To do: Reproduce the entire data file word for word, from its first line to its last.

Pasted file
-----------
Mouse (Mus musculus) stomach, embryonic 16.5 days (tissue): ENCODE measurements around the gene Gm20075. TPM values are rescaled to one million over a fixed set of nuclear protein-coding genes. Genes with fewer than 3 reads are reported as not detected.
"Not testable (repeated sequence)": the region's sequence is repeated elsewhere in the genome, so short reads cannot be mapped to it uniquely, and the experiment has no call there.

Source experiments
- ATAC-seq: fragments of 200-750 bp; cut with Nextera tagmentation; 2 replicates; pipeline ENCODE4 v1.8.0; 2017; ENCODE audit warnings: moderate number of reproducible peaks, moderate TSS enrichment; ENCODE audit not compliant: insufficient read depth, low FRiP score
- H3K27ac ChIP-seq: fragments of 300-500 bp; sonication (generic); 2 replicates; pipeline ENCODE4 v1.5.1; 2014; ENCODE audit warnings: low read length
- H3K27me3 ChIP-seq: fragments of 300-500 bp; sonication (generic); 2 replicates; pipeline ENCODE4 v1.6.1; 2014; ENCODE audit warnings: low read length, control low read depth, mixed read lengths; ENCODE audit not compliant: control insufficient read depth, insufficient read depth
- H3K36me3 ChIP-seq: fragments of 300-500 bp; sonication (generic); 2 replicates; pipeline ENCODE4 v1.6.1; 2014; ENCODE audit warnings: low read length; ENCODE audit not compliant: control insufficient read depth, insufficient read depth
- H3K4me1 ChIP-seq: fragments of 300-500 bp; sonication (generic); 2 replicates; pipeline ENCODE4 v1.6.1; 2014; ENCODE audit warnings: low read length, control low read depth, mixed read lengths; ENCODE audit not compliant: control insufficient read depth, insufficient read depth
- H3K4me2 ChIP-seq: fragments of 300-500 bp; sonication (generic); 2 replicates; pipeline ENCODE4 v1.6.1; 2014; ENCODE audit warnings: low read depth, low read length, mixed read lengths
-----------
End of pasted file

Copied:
Mouse (Mus musculus) stomach, embryonic 16.5 days (tissue): ENCODE measurements around the gene Gm20075. TPM values are rescaled to one million over a fixed set of nuclear protein-coding genes. Genes with fewer than 3 reads are reported as not detected.
"Not testable (repeated sequence)": the region's sequence is repeated elsewhere in the genome, so short reads cannot be mapped to it uniquely, and the experiment has no call there.

Source experiments
- ATAC-seq: fragments of 200-750 bp; cut with Nextera tagmentation; 2 replicates; pipeline ENCODE4 v1.8.0; 2017; ENCODE audit warnings: moderate number of reproducible peaks, moderate TSS enrichment; ENCODE audit not compliant: insufficient read depth, low FRiP score
- H3K27ac ChIP-seq: fragments of 300-500 bp; sonication (generic); 2 replicates; pipeline ENCODE4 v1.5.1; 2014; ENCODE audit warnings: low read length
- H3K27me3 ChIP-seq: fragments of 300-500 bp; sonication (generic); 2 replicates; pipeline ENCODE4 v1.6.1; 2014; ENCODE audit warnings: low read length, control low read depth, mixed read lengths; ENCODE audit not compliant: control insufficient read depth, insufficient read depth
- H3K36me3 ChIP-seq: fragments of 300-500 bp; sonication (generic); 2 replicates; pipeline ENCODE4 v1.6.1; 2014; ENCODE audit warnings: low read length; ENCODE audit not compliant: control insufficient read depth, insufficient read depth
- H3K4me1 ChIP-seq: fragments of 300-500 bp; sonication (generic); 2 replicates; pipeline ENCODE4 v1.6.1; 2014; ENCODE audit warnings: low read length, control low read depth, mixed read lengths; ENCODE audit not compliant: control insufficient read depth, insufficient read depth
- H3K4me2 ChIP-seq: fragments of 300-500 bp; sonication (generic); 2 replicates; pipeline ENCODE4 v1.6.1; 2014; ENCODE audit warnings: low read depth, low read length, mixed read lengths